A series of car bombings have killed at least 118 people and wounded 197 in the centre of the Iraqi capital, Baghdad.
The first blast targeted a police patrol in the Dora district of the city. Four others occurred near official buildings within minutes.
Iraqi national security adviser Mowaffaq al-Rubaie blamed al-Qaeda militants for the attacks.
He told the BBC their aim was to destabilise the country ahead of general elections due in Febuary.
"Al-Qaeda has been active in Baghdad recently," Mr Rubaie said.
"The aim is to show the government is unable to protect civilian and its own people and also to deter people from going to ballot boxes," BBC News reports.
However the Baghdad Government and the US military have warned of a rise in attacks in the run up to a general election expected to take place in February.
The threat of political violence linked to the election is a major concern for the Iraqi Government and US forces after bloody attacks in Baghdad in August and October that killed more than 250 people.
The attacks, including truck bombings outside the Finance, Foreign and Justice Ministries, punctured confidence in the Iraqi security forces. General Ray Odierno, the top US commander in Iraq, said in November: "We believe that there will be an attempt to conduct more attacks between now and the election," Times Online informs.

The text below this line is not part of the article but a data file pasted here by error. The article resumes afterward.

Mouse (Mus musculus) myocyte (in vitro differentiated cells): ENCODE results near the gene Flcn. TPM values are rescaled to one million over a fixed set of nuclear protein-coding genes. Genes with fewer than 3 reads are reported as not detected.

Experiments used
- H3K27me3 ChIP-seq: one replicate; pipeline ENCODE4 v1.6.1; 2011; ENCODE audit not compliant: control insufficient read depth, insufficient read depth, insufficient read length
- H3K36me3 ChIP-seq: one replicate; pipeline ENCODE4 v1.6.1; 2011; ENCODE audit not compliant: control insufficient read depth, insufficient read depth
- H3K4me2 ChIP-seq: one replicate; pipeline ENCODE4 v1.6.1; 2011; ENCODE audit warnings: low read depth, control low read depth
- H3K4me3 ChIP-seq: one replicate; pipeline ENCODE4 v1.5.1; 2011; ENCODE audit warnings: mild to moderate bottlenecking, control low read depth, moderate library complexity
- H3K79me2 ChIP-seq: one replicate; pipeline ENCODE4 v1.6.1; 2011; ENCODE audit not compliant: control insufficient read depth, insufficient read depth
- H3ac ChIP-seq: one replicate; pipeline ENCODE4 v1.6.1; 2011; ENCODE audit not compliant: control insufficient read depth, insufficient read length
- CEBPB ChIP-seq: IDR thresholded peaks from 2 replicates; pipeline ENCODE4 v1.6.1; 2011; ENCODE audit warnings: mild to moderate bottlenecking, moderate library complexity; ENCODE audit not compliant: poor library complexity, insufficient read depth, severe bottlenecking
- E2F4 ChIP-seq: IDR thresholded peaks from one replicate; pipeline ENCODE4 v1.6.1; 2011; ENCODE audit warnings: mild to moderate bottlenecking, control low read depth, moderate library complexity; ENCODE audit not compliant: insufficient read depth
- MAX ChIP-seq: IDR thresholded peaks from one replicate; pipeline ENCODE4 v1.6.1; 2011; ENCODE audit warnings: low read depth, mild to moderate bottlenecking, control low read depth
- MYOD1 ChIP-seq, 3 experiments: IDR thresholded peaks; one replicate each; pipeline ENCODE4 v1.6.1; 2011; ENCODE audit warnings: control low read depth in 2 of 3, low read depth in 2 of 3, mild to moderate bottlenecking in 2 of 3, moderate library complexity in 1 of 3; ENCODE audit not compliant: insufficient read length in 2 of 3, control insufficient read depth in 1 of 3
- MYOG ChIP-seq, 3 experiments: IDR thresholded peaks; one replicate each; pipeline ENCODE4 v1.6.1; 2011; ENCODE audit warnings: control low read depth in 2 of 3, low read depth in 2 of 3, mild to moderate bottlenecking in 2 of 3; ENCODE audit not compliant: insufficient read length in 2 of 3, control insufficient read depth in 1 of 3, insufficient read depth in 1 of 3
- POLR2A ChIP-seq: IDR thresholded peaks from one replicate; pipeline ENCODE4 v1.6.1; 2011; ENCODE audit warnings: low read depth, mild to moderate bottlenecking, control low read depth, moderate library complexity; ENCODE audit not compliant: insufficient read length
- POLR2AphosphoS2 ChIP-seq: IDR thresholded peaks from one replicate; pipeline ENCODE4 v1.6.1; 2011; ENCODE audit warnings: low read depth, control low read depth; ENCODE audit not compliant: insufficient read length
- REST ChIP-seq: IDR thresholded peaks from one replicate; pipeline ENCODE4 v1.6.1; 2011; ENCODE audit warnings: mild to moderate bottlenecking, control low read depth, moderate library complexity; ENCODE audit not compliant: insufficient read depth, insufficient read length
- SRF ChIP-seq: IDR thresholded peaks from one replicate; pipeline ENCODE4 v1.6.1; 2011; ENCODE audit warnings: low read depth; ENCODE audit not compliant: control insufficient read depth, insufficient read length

The bombings marked the most serious spate of violence in Baghdad since twin car bombs on Oct. 25 struck outside Baghdad administration offices, killing at least 155 people.
The breakdown of casualties among the sites was not immediately clear, but the most serious bloodshed had been reported outside the new Finance Ministry building.
In August, suicide bombers hit the finance and foreign ministries, killing more than 100 people.
Overall violence has dropped sharply around Iraq in the past year, but insurgents have stepped up attacks at government sites.
Iraqi officials blamed the October attacks on loyalists to Saddam Hussein's banned Baathist Party - even bringing out three suspects on national television who gave what officials termed confessions, Washington Post informs.
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